Multi-omics profiling establishes the polypharmacology of FDA Approved CDK4/6 inhibitors and the potential for differential clinical activity
Marc Hafner*,1,3, Caitlin Elizabeth Mills*,1, Kartik Subramanian1, Chen Chen1, Mirra Chung1, Sarah A. Boswell1, Robert A. Everley1, Changchang Liu1, Charlotte Sanden Walmsley2, Dejan Juric1,2,ɸ, and Peter Karl Sorger1,†,ɸ
*These authors contributed equally to this work.
ɸThese authors contributed equally to this work.
1Laboratory of Systems Pharmacology, Department of Systems Biology, Harvard Medical School, Boston, MA 02115
2Termeer Center for Targeted Therapies, Massachusetts General Hospital Cancer Center, Boston, MA 02114
3Current address: Department of Bioinformatics & Computational Biology, Genentech, Inc., South San Francisco, CA 94080
† Lead contact: Peter Sorger (peter_sorger [at] hms.harvard.edu); orcid.org/0000-0002-3364-1838 copying sorger_admin [at] hms.harvard.edu).
Cell Chem Biol. 26(8):1067-1080.e8.
doi:10.1016/j.chembiol.2019.05.005 PMID:31178407 PMCID:PMC6936329
Over-expression of cyclin-dependent kinase (CDK) proteins, leading to dysregulation of the cell cycle, is common in solid tumors including breast cancer. Drugs that inhibit CDK4 and CDK6, including palbociclib (Ibrance®), ribociclib (KISQALI®) and abemaciclib (Verzenio®), are currently regarded as some of the most promising new treatments for hormone receptor-positive breast cancer. While emerging evidence suggests that these drugs differ in the clinic, their target profiles and biological activities have not been directly compared. We analyzed palbociclib, ribociclib, and abemaciclib using five complementary experimental approaches and found that they have substantial differences in biological activities and secondary targets in breast cancer cell lines. Multiple lines of evidence suggest that inhibition of additional CDK proteins by abemaciclib may be therapeutically advantageous.
The target profiles of many drugs are established early in their development and are not systematically revisited at the time of FDA approval. Thus, it is often unclear whether therapeutics with the same nominal targets but different chemical structures are functionally equivalent. In this paper we use five different phenotypic and biochemical assays to compare approved inhibitors of cyclin-dependent kinases 4/6 – collectively regarded as breakthroughs in the treatment of hormone receptor-positive breast cancer. We find that transcriptional, proteomic and phenotypic changes induced by palbociclib, ribociclib, and abemaciclib differ significantly; abemaciclib in particular has advantageous activities partially overlapping those of alvocidib, an older polyselective CDK inhibitor. In cells and mice, abemaciclib inhibits kinases other than CDK4/6 including CDK2/Cyclin A/E ¬– implicated in resistance to CDK4/6 inhibition – and CDK1/Cyclin B. The multi-faceted experimental and computational approaches described here therefore uncover under-appreciated differences in CDK4/6 inhibitor activities with potential importance in treating human patients.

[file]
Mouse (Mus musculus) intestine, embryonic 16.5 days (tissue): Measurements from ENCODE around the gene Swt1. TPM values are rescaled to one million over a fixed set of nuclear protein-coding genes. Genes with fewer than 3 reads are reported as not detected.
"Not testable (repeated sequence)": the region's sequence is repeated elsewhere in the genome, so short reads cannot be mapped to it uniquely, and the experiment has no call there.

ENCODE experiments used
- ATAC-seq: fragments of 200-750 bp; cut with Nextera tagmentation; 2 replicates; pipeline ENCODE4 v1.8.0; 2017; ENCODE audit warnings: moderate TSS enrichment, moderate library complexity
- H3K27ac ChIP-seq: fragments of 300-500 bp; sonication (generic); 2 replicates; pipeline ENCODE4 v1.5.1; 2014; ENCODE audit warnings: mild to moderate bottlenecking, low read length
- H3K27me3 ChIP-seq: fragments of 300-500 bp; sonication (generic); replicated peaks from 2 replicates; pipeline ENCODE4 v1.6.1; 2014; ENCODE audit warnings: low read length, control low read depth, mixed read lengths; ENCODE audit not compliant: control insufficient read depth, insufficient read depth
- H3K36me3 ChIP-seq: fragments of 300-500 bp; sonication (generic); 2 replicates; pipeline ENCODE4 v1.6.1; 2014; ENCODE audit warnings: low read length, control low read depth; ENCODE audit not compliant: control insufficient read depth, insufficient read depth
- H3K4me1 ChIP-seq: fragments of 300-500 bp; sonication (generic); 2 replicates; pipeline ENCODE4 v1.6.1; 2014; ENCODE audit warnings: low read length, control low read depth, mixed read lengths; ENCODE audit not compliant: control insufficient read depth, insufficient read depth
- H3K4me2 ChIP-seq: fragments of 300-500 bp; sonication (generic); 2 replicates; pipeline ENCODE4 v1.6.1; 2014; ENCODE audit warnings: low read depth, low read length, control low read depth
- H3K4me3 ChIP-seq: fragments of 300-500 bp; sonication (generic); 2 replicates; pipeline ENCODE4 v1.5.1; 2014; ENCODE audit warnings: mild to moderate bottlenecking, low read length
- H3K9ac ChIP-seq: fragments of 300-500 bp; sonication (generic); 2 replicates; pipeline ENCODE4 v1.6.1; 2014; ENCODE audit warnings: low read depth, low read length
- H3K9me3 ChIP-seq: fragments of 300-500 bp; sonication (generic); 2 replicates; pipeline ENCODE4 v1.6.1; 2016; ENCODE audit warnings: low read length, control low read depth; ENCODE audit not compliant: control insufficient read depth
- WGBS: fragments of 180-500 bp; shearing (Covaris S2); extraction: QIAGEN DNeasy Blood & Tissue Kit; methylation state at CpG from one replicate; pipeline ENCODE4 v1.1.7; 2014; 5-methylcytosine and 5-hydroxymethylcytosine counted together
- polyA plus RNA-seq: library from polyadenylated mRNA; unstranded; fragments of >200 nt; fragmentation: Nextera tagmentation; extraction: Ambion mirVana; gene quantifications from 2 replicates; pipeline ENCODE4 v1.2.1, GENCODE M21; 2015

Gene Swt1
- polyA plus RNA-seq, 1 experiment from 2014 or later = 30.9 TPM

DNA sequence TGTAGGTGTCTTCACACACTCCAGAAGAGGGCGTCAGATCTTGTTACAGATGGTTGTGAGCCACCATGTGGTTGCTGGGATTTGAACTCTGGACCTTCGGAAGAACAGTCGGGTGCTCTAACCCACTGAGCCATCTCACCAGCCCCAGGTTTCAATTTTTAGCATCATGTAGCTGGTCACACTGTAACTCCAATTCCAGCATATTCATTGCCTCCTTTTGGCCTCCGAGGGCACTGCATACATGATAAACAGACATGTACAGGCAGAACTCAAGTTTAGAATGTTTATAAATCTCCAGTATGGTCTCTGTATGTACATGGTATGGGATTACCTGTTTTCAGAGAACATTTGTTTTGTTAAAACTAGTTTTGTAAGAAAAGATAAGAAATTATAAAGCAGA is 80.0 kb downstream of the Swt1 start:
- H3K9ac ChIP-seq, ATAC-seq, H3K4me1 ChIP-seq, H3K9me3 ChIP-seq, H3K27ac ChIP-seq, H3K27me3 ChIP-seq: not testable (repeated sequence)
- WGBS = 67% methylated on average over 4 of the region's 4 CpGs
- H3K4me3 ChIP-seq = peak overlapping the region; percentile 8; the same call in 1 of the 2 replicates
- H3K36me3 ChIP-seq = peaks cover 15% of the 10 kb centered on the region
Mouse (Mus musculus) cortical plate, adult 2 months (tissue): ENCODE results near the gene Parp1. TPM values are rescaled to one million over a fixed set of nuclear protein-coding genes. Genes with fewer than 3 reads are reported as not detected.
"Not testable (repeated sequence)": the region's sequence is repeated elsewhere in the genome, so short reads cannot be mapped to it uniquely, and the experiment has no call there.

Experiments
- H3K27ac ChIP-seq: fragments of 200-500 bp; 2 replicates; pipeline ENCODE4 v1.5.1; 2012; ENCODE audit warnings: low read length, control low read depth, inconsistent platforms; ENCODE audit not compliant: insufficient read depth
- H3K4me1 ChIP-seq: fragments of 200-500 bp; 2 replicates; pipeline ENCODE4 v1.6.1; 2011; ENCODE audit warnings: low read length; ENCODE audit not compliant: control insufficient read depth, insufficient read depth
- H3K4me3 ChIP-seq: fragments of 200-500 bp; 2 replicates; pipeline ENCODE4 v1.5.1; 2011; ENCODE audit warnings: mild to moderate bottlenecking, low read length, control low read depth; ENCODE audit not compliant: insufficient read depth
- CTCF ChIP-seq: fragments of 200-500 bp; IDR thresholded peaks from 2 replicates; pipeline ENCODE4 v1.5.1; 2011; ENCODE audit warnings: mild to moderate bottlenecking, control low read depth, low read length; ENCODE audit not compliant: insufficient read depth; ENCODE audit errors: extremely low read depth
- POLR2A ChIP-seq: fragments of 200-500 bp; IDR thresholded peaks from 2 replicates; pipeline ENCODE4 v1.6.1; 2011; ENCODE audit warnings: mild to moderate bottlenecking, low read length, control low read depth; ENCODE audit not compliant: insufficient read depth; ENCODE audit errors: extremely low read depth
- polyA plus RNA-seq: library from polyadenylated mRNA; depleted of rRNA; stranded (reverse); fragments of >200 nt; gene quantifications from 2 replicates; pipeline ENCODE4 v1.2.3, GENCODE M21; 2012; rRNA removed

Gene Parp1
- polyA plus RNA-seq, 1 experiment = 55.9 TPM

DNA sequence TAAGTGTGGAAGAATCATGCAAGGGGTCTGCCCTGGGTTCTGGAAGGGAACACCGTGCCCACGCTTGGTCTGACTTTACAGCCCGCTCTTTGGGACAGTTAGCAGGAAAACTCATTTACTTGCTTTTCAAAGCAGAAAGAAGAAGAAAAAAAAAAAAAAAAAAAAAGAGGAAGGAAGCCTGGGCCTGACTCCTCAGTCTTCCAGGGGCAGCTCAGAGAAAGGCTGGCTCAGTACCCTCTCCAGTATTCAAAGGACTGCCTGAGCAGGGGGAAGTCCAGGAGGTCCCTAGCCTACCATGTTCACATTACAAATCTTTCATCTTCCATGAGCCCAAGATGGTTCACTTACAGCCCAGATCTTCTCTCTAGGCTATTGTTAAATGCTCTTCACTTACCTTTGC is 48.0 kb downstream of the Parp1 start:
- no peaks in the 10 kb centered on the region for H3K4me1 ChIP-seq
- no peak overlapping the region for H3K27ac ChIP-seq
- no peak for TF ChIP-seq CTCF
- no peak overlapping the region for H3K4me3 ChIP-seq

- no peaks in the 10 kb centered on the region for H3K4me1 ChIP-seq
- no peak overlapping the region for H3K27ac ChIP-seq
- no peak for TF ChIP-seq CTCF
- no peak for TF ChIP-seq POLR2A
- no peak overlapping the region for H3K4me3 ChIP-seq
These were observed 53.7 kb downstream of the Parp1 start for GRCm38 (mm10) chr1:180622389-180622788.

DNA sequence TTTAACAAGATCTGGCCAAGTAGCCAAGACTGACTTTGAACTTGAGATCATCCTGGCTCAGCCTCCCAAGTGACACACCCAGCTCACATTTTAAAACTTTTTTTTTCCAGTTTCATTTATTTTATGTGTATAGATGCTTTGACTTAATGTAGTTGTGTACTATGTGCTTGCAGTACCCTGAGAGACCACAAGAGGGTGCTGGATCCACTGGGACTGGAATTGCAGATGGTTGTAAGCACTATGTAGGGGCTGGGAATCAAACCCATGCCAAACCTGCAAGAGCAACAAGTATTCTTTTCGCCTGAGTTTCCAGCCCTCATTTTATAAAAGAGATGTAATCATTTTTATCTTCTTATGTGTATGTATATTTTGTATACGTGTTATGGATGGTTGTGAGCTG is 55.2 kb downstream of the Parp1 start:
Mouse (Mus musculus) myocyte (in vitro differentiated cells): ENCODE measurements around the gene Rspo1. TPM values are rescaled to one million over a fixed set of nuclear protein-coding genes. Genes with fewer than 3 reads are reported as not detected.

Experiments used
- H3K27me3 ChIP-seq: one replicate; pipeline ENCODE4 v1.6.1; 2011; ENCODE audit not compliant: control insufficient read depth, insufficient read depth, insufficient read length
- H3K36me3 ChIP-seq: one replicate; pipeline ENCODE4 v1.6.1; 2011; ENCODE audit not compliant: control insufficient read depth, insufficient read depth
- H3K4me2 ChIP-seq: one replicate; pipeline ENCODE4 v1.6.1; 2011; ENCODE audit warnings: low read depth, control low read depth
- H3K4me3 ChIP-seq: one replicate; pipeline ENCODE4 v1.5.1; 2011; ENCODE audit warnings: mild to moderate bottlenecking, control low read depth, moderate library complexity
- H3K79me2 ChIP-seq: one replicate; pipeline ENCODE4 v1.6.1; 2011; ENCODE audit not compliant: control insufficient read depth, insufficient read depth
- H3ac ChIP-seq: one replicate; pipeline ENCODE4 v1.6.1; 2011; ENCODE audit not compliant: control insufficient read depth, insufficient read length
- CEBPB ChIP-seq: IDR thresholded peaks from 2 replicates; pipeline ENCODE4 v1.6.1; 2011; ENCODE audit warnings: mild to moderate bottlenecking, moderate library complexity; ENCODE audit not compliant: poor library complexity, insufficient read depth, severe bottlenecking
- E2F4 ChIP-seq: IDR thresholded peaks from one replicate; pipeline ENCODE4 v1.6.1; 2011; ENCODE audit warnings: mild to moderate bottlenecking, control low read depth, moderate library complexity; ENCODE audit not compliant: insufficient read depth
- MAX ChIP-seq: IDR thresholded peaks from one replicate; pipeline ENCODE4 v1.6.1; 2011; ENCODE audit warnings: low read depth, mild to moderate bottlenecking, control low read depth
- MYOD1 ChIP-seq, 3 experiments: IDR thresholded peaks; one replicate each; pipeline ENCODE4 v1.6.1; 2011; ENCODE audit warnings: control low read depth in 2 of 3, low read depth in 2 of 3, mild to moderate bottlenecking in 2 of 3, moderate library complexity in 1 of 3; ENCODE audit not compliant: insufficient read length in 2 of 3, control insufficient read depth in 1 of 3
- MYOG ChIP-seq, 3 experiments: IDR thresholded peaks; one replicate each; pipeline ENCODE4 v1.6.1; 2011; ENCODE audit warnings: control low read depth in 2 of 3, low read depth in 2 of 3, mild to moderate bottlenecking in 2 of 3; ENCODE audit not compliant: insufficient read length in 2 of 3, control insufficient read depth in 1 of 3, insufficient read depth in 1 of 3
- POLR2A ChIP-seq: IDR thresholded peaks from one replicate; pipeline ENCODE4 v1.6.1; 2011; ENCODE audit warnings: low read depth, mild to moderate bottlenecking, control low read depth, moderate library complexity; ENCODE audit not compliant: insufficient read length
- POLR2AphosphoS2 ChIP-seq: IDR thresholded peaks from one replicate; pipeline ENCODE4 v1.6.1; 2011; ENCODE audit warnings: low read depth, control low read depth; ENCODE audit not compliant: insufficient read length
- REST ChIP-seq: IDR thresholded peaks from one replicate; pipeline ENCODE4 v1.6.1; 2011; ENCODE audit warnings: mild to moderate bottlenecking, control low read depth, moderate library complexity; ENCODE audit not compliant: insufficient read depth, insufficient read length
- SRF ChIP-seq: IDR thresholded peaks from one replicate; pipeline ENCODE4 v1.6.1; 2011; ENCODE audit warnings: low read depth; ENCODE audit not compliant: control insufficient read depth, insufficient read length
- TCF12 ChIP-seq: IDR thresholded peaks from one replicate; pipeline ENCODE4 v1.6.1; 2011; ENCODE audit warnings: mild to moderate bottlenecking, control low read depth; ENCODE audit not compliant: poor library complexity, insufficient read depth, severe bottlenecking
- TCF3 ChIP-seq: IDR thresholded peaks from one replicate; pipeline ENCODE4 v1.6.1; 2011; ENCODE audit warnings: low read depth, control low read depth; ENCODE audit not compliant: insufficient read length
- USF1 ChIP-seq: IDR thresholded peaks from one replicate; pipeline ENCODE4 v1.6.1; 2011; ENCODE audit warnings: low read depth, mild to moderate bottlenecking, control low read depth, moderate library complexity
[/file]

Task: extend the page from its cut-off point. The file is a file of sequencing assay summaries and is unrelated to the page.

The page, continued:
Datasets and Associated Metadata and Code
The following data are available for download.
|Table||Description||HMS LINCS ID||Synapse ID||Other Resources|
|S1||DGE-seq Gene expression data for 7 cell lines treated with abemaciclib, palbociclib, ribociclib at 0.1, 0.3, 1, or 3 μM, or alvocidib at 0.1 or 1 μM for 6 hours.||syn18488088||GEO GSE125215|
|S1||Enrichment analysis of genes in signature 1 (CDK4/6 inhibitor signature) and signature 2 (abemaciclib-specific signature).||syn18488087|
|S1||mRNA-seq gene expression data for seven cell lines treated with one of three CDK4/6 inhibitors at 0.3, 1.0, or 3.0 μM for 6 or 24 hours.||syn18488086||GEO GSE99116|
|S1||mRNA-seq gene expression data for MCF7 xenografts treated with ribociclib, palbociclib, abemaciclib or vehicle.||syn18488096||GEO GSE124854|
|S2||Kinase set library.||syn18508419|
|S2||Inferred differential kinase activity for MCF7 cells treated with palbociclib or abemaciclib at either 0.3 or 3.0 μM.||syn18488090|
|S2||Differentially expressed phosphopeptides in MCF7 cells treated with palbociclib or abemaciclib at either 0.3 or 3.0 μM and untreated controls.||syn18488089|
|S3||KINOMEscan results for ribociclib, palbociclib, or abemaciclib at 0.1 and 1.0 μM.||20330, 20339, 20338||syn18488091|
|S4||Differentially inhibited kinases in lysates treated with ribociclib, palbociclib or abemaciclib at 0.1, 1, or 10 μM and untreated controls measured by MIB/MS.||syn18488092|
|S5||IC50 values for inhibition or binding of kinases by ribociclib, palbociclib, abemaciclib, and alvocidib.||syn18488093|
|S6||GR metrics and biphasic fitting parameters for the response of 34 breast cancer cell lines to palbociclib and abemaciclib.||20344||syn18488095|
|S6||GR values and increased fraction of dead cells for the response of MCF7 and Hs 578T parental and 1μM-palbociclib adapted cells to ribociclib, palbociclib, and abemaciclib.||syn18488098|
|S6||GR values and increased fraction of dead cells for the response of patient-derived MGH312 cells to ribociclib, palbociclib, and abemaciclib.||syn18488099|
|S6||GR values and increased fraction of dead cells for the response of 34 breast cancer cell lines to palbociclib and abemaciclib.||20343||syn18488094|
|S6||Time-dependent GR values and increased fraction of dead cells for the response of MCF7, Hs 578T, and PDX12-58 cells to ribociclib, palbociclib, and abemaciclib.||syn18488097|
This work was funded by P50-GM107618, U54-CA225088 and U54-HL127365 grants awarded to Peter K. Sorger and Dejan Juric.